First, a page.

Regional issues, local growth factor into crime-fighting

In News by Reporter News

Noted for the city’s low crime rate despite being in the shadow of Houston, Friendswood Police Department doesn’t have much time to rest on its accomplishments.

“There are some real pressures that are out there,” Police Chief Bob Weiners said during a department report to City Council April 6.

The most troubling details for Friendswood are geographic. For one, there are more prescription pills being distributed in Harris County and the greater Houston area than any other place on the Gulf Coast, Weiners said.

“Of really noteworthy concern is the amount of methamphetamine that’s coming in to the area,” he said. “It’s manufactured south of the border, shipped along major highways and then distributed up and down I-45.”

“This is an issue we are dealing with in its early stages, and it has the attention of law enforcement throughout the Houston-Galveston area,” he said.

Measured on a federal scale of crimes per 1,000 residents, Friendswood has the lowest crime rate in the Greater Houston area, and is now at its lowest in Chief Weiners’ tenure, he said.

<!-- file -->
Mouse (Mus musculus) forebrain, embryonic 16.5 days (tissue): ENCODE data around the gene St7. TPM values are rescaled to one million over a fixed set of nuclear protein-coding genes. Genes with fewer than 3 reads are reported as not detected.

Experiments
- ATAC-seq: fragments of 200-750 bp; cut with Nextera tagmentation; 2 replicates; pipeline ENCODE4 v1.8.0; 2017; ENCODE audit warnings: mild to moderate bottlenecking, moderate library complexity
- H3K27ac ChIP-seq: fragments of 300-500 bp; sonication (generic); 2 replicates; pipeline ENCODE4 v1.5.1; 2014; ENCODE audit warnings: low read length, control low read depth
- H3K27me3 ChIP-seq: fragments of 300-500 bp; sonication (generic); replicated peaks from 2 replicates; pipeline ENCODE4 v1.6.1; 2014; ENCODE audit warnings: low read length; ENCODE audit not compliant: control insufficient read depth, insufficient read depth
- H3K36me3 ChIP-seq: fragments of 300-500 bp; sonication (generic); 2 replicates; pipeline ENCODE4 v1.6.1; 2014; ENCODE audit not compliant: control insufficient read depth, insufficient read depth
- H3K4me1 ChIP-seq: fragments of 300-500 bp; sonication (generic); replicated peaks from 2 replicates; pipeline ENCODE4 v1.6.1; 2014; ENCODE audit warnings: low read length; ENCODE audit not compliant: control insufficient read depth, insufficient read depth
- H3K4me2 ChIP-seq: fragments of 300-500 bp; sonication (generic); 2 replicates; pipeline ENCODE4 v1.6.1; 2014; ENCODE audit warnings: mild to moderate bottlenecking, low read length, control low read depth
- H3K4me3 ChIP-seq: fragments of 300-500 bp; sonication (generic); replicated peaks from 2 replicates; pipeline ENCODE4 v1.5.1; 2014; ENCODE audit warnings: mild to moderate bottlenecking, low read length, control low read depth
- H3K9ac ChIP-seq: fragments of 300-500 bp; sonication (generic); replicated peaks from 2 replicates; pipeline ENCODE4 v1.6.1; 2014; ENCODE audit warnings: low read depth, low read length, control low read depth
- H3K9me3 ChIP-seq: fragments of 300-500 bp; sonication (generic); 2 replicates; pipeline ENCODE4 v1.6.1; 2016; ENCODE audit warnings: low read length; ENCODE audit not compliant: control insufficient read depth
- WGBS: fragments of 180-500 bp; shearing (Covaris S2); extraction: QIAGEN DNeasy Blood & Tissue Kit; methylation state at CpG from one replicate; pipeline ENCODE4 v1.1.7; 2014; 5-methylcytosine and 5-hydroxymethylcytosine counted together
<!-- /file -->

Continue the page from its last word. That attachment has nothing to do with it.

Despite its population increases, the city had fewer incidents in 2014 than it did in the year 1977 – something he attributed to planning. And although some voice concern over new developments along FM 528, Weiners said police will continue the same type of planning that has proven successful in the past.

“If something is built, we’ll police it,” he said. “We’ve shown we can handle growth and development in this city in the last 35 years.”

About 18 percent of arrests made in Friendswood are Houston residents.

“Our own Friendswood number is about 30 percent,” he said.

Local law breakers are what you might expect out of a bedroom community: Driving while intoxicated and domestic violence.

There are various types of policing “models” for communities, he said, which include “community policing” made popular in the 1990s with programs such as Neighborhood Watch.

“There’s good components of it, and we’ve kept some in place,” he said.

As police departments have automated and technology has advanced, “problem-oriented” policing has emerged.

“Intelligence-led policing is about getting out there and disrupting criminal activity and elements before they can expose a city to episodes of crime,” he said.

A 2013 citizen survey showed 97 percent of residents felt safe or very safe in their community.

“I think we’ve got the right mix of policing models and components in place,” Weiners said.

A major challenge going forward, he said, is organized criminal activity in the region.

“The FBI has decided to increase staffing in the Houston area due to a large number of bank robberies and the number of violent robberies of community establishments,” he said. “What you’re seeing is acknowledgement on the federal side that the numbers of organized criminal activity in the Houston area is beginning to be a concern.”

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